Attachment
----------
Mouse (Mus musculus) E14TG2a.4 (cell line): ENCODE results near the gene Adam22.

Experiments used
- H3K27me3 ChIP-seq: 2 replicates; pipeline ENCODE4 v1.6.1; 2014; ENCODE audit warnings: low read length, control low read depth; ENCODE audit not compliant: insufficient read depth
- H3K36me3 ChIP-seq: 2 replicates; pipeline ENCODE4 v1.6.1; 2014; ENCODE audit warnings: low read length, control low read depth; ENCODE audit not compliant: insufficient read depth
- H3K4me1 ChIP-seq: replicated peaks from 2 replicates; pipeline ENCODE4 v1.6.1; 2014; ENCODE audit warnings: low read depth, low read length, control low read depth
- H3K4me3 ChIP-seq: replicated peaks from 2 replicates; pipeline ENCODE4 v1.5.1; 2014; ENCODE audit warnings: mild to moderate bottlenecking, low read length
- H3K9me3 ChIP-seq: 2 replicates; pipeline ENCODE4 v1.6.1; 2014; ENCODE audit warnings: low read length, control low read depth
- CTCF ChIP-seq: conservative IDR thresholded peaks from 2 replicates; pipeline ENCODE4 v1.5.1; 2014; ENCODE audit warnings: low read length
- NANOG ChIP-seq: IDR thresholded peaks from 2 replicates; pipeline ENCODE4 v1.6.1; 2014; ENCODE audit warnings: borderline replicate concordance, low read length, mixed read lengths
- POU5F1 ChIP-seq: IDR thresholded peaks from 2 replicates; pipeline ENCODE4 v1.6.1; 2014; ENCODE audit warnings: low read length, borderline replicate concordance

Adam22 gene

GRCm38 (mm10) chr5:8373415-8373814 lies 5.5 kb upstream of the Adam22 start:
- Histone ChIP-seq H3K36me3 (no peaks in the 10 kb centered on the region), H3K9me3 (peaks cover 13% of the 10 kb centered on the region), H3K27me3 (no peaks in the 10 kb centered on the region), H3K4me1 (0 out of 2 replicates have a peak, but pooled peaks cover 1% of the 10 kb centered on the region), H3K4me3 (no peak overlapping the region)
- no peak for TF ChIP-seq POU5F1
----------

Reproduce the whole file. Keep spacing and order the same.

Mouse (Mus musculus) E14TG2a.4 (cell line): ENCODE results near the gene Adam22.

Experiments used
- H3K27me3 ChIP-seq: 2 replicates; pipeline ENCODE4 v1.6.1; 2014; ENCODE audit warnings: low read length, control low read depth; ENCODE audit not compliant: insufficient read depth
- H3K36me3 ChIP-seq: 2 replicates; pipeline ENCODE4 v1.6.1; 2014; ENCODE audit warnings: low read length, control low read depth; ENCODE audit not compliant: insufficient read depth
- H3K4me1 ChIP-seq: replicated peaks from 2 replicates; pipeline ENCODE4 v1.6.1; 2014; ENCODE audit warnings: low read depth, low read length, control low read depth
- H3K4me3 ChIP-seq: replicated peaks from 2 replicates; pipeline ENCODE4 v1.5.1; 2014; ENCODE audit warnings: mild to moderate bottlenecking, low read length
- H3K9me3 ChIP-seq: 2 replicates; pipeline ENCODE4 v1.6.1; 2014; ENCODE audit warnings: low read length, control low read depth
- CTCF ChIP-seq: conservative IDR thresholded peaks from 2 replicates; pipeline ENCODE4 v1.5.1; 2014; ENCODE audit warnings: low read length
- NANOG ChIP-seq: IDR thresholded peaks from 2 replicates; pipeline ENCODE4 v1.6.1; 2014; ENCODE audit warnings: borderline replicate concordance, low read length, mixed read lengths
- POU5F1 ChIP-seq: IDR thresholded peaks from 2 replicates; pipeline ENCODE4 v1.6.1; 2014; ENCODE audit warnings: low read length, borderline replicate concordance

Adam22 gene

GRCm38 (mm10) chr5:8373415-8373814 lies 5.5 kb upstream of the Adam22 start:
- Histone ChIP-seq H3K36me3 (no peaks in the 10 kb centered on the region), H3K9me3 (peaks cover 13% of the 10 kb centered on the region), H3K27me3 (no peaks in the 10 kb centered on the region), H3K4me1 (0 out of 2 replicates have a peak, but pooled peaks cover 1% of the 10 kb centered on the region), H3K4me3 (no peak overlapping the region)
- no peak for TF ChIP-seq POU5F1